Guiding a nascent restaurant chain from 30-odd units to nearly 300 and making it a player in the competitive sandwich segment is no easy feat. But Phil Friedman has done just that.
Since taking over 10 years ago as chief executive of McAlister’s Deli, Friedman has grown the Ridgeland, Miss.-based fast-casual chain nearly tenfold in unit count, reaching about $343.4 million in U.S. systemwide sales for the fiscal year ended December 2008, according to Nation’s Restaurant News’ 2009 Top 200 survey.
Those who have watched McAlister’s growth credit both Friedman’s acumen and his tireless energy.
“There are very few people like Phil Friedman in the country,” says industry veteran Ron Powell, former president and chief executive of Sagittarius Brands, the parent of Captain D’s Seafood and Del Taco, who has known Friedman since they both worked at Marriott Corp. in the 1980s.
Phil Friedman TITLE: chairman and chief executiveCOMPANY: McAlister’s Deli, Ridgeland, Miss.ANNUAL SYSTEMWIDE SALES: $343.4 millionPUBLICLY TRADED: NoNO. OF UNITS: more than 280CHECK AVERAGE: $8CAREER HIGHLIGHTS: “I just feel great about all the great people I have been able to work with.”HOMETOWN: Ridgeland, Miss.EDUCATION: BA and MA from the University of Connecticut; MBA from the Wharton School of Business, University of PennsylvaniaPERSONAL: married; two children; two grandchildrenHOBBIES: running, spending time with family, reading leadership books
TITLE: chairman and chief executiveCOMPANY: McAlister’s Deli, Ridgeland, Miss.ANNUAL SYSTEMWIDE SALES: $343.4 millionPUBLICLY TRADED: NoNO. OF UNITS: more than 280CHECK AVERAGE: $8CAREER HIGHLIGHTS: “I just feel great about all the great people I have been able to work with.”HOMETOWN: Ridgeland, Miss.EDUCATION: BA and MA from the University of Connecticut; MBA from the Wharton School of Business, University of PennsylvaniaPERSONAL: married; two children; two grandchildrenHOBBIES: running, spending time with family, reading leadership books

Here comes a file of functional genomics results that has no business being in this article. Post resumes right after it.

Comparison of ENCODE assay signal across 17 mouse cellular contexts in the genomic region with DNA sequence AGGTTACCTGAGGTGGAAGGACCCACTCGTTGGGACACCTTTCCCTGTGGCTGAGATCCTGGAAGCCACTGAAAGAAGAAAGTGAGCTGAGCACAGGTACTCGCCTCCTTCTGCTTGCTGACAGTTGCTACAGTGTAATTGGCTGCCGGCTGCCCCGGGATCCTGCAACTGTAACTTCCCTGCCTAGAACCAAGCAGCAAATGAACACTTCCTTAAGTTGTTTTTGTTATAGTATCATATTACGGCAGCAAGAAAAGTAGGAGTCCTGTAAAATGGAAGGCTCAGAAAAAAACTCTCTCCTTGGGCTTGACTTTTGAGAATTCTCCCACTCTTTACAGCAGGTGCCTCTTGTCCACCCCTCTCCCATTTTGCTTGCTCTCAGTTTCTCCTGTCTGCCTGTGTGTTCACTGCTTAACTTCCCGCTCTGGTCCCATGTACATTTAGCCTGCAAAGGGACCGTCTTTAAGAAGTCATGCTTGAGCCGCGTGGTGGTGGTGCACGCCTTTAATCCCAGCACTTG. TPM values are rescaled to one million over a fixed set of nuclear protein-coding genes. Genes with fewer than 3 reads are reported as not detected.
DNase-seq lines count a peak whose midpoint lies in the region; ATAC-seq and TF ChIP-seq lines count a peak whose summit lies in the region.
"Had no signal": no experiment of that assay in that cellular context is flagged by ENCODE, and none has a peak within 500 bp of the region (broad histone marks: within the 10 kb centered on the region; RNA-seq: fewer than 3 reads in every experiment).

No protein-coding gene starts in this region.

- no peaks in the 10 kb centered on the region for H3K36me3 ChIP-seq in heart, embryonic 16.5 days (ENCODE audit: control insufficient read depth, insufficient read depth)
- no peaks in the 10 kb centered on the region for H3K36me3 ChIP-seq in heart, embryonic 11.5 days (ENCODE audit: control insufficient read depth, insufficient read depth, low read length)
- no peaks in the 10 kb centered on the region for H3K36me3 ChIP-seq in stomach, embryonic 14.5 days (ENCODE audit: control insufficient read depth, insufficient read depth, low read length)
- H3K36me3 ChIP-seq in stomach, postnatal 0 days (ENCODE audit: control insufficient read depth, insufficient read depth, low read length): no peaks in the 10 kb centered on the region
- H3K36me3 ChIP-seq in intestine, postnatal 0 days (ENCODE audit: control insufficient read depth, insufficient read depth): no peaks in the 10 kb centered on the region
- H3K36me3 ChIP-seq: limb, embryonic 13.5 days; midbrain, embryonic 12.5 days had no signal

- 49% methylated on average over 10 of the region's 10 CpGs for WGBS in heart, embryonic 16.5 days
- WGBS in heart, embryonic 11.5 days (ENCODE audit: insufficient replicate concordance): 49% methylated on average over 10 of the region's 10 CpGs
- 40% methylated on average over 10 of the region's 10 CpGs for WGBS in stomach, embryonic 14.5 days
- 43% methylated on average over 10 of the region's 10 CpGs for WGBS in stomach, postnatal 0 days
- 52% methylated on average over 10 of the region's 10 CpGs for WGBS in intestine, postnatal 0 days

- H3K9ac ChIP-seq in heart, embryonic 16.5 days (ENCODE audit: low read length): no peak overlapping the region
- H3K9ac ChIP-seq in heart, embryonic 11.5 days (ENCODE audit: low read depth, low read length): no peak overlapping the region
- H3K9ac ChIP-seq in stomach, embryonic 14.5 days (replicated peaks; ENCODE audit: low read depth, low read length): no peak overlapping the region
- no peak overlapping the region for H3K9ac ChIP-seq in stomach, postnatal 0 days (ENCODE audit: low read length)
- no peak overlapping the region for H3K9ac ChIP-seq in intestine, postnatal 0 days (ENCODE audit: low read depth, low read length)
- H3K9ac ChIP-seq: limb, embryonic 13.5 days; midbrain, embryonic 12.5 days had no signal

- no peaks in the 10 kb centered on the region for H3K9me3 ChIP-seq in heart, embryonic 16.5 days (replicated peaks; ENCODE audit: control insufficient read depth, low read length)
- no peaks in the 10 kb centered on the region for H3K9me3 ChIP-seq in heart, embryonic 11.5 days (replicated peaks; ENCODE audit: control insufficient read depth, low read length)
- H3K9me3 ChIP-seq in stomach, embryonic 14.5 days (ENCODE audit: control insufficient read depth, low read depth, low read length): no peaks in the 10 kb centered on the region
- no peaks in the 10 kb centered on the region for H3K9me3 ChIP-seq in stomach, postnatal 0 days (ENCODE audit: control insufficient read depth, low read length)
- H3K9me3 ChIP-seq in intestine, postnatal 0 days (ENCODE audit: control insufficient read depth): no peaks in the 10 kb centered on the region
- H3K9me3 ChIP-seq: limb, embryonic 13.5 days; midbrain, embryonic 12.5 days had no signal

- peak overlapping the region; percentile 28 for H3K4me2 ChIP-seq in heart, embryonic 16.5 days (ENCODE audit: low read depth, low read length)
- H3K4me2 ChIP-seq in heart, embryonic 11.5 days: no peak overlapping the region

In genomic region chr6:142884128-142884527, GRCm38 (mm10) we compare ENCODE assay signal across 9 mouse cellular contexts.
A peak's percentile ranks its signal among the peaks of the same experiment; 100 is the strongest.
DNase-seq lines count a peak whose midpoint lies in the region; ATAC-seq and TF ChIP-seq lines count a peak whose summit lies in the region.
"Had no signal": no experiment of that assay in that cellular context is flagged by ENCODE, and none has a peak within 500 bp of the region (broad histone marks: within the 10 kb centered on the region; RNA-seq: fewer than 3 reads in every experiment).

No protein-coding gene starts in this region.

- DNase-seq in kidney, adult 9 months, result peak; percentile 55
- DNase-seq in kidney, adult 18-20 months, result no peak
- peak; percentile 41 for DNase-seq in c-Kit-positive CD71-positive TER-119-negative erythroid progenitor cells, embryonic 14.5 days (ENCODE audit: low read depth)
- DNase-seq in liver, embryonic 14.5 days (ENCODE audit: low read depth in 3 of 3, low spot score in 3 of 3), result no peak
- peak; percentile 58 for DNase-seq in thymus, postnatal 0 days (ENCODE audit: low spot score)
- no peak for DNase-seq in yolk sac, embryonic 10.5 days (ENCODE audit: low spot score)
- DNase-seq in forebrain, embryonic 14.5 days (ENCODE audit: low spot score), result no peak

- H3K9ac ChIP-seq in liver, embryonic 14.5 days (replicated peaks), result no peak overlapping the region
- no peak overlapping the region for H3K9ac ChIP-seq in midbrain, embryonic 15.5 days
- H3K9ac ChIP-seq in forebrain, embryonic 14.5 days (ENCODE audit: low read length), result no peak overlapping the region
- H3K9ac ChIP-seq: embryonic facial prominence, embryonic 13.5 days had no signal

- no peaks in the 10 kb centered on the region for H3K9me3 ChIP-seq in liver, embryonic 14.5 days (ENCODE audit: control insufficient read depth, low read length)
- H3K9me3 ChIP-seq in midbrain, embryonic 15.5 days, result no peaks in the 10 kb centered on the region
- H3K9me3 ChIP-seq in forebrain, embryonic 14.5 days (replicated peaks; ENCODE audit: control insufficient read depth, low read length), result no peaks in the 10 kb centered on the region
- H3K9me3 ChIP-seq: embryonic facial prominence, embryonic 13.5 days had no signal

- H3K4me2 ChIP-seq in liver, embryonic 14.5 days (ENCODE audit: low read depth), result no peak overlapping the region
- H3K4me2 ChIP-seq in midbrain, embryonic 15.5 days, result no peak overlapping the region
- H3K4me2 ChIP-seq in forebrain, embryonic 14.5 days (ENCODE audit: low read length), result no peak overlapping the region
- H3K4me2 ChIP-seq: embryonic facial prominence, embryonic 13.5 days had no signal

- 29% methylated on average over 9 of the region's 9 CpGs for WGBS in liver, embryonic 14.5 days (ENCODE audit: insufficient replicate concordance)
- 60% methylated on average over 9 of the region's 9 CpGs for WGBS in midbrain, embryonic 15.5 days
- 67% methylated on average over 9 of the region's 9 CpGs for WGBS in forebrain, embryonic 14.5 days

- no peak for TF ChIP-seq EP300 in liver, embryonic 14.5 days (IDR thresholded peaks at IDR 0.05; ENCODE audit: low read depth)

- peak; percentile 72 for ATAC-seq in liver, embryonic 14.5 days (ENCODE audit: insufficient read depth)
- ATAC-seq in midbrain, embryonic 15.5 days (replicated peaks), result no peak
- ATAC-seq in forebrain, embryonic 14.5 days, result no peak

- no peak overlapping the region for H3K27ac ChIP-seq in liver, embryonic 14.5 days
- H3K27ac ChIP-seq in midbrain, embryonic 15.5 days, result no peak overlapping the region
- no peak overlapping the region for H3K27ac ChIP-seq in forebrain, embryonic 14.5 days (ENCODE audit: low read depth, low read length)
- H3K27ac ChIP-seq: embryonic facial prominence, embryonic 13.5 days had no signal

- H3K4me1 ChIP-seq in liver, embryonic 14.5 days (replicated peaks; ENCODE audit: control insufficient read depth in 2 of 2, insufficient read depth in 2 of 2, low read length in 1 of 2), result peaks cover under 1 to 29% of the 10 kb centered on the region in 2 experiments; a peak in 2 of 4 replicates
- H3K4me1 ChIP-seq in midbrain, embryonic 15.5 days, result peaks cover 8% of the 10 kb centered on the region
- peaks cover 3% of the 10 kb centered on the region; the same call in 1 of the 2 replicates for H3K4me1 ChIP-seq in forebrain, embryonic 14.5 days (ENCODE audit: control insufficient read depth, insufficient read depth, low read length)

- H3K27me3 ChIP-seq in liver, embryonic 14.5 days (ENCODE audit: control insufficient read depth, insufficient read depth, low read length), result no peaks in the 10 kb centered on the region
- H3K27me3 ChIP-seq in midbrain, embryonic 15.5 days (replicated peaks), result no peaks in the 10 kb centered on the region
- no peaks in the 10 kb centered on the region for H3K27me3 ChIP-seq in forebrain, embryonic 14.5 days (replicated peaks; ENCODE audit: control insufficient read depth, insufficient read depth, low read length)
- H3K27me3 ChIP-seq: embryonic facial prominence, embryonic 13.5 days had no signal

“When I look at restaurant execs or successful people, they always have a combination of unusual traits,” Powell says. “I think in Phil’s case it is energy and intellect. So many times, people that are really bright, they are cognitive thinkers but not actually doers. Phil is the kind of person who [has] the intellectual capacity to understand and boil down complex situations into relatively simple situations, but he also has the energy—the constant stream of energy to visit the restaurants, understand the franchisees’ needs. He is just tireless.”
Friedman says he and business partner Mike Stack struck at the right time when they engineered the deal to take over McAlister’s, which specializes in sandwiches, soups and salads, in 1999.
“What intrigued me was a couple things,” Friedman says. “It was sandwich. Sandwich was growing, and it still grows. It was quality. It was a brand that was already established; it was in six states. But it really needed broader executive leadership. The entrepreneurs got it to a certain point. It needed organization, and it needed experience for where to go next, to grow from 35 restaurants and beyond.”
Friedman attributes the chain’s growth over the past 10 years to his team’s prior experience at larger companies.
“The reason we were able to buy it and do it was that we have worked at bigger organizations,” he says. “I think the trick was to not stifle the growth by going too fast, too soon, but by adding infrastructure, by bringing in the right balance, so we could grow financially as well as number of units, and do it well.”
In the sandwich segment, Subway leads the pack with $9.64 billion in U.S. systemwide sales in its latest fiscal year, followed by Quiznos at $1.7 billion and Jason’s Deli at $467 million, according to data from NRN’s 2009 Top 200 survey. McAlister’s is in the middle, followed by Schlotzky’s at $234.9 million, Blimpie Subs & Salads at $227.8 million and Potbelly Sandwich Works at $213 million.